Efficiency means satisfying objectives and expectations in a way that maximizes the value received for the resources invested. Different stakeholders have different views on invested resources, which might not include money. For example, a business executive will often consider a corporate jet an efficient way to travel, because it maximizes her productive time and convenience. A vacationing family will often choose out-of-the-way airports and circuitous routings, because it maximizes the money available to spend on the vacation itself. You must find a way to maximize value—as defined by your stakeholders—within your resource constraints to achieve beautiful testing.
Elegance means achieving effectiveness and efficiency in a graceful, well-executed fashion. You and your work should impress the stakeholders as fitting well with the overall project. You should never appear surprised—or worse yet dumbfounded—by circumstances that stakeholders consider foreseeable. Elegant testers exhibit what Ernest Hemingway called “grace under pressure,” and there’s certainly plenty of pressure involved in testing. You and your work should resonate as professional, experienced, and competent. To achieve beautiful testing, you cannot simply create a superficial appearance of elegance—that is a con man’s job—but rather you prove yourself elegant over time in results, behavior, and demeanor.
In an upcoming newsletter, I’ll include this chapter as the featured article.
On the heels of the webinar last week, listeners have had lots of comments (all good) and some questions. Here’s an interesting set of questions from listener Stephen Ho. I’ve interspersed my answers in his e-mail, with “RB:” in front to make it easier to follow:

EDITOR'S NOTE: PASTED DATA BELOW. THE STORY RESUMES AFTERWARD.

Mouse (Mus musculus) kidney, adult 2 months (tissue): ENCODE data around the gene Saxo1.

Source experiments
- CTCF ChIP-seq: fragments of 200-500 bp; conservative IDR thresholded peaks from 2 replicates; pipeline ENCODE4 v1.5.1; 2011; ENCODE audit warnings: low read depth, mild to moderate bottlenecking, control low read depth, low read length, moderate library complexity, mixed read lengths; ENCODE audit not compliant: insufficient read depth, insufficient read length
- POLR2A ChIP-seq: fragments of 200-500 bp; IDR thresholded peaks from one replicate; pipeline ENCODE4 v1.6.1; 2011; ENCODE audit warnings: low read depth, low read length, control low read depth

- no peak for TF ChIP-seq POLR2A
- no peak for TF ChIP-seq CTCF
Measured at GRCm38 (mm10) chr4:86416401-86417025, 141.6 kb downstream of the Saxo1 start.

Thanks for such Webinar. This webinar did not talk about how to organize and build up a good testing Metrics.
RB: There was a general discussion early on about how to go from an objective to a specific metric and specific targets for that metric. Perhaps you were missing the part about implementing the metrics with specific tools?
However, it provided some interesting points to measure the successful of a testing project, such as: BFE. Just for more realistic, how can we know that a testing metrics is good?
RB: One attribute of a good metric is that it is traceable back to some specific objective. That objective should relate to a process (e.g., finding defects is an objective for the test process), to a project (e.g., reaching 100% completion of all schedule tests is an objective for many projects), or to a product (e.g., reaching 100% coverage of requirements with passing tests is an objective for some products). Another important attribute is that the metric supports smart decision-making and, if necessary, guides corrective action. Yet another important attribute is that the metric have a realistic target.
At here, I have another topic for your interest.
“What is effective & efficiency testing?”
RB: We have to be more specific than this. What are the objectives for testing, as you mean it here? Once you have defined those objectives, you can then discuss effectively and efficiently meeting them. For example, if you define finding defects as an objective, then you can use the DDP metric (discussed in the presentation) as a metric of effectiveness. Cost of quality (which is discussed in various articles in the RBCS web site, such as this one) can serve as a metric of efficiency.
-how to narrow it down to know that our existing testing job is in effective & efficiency ways.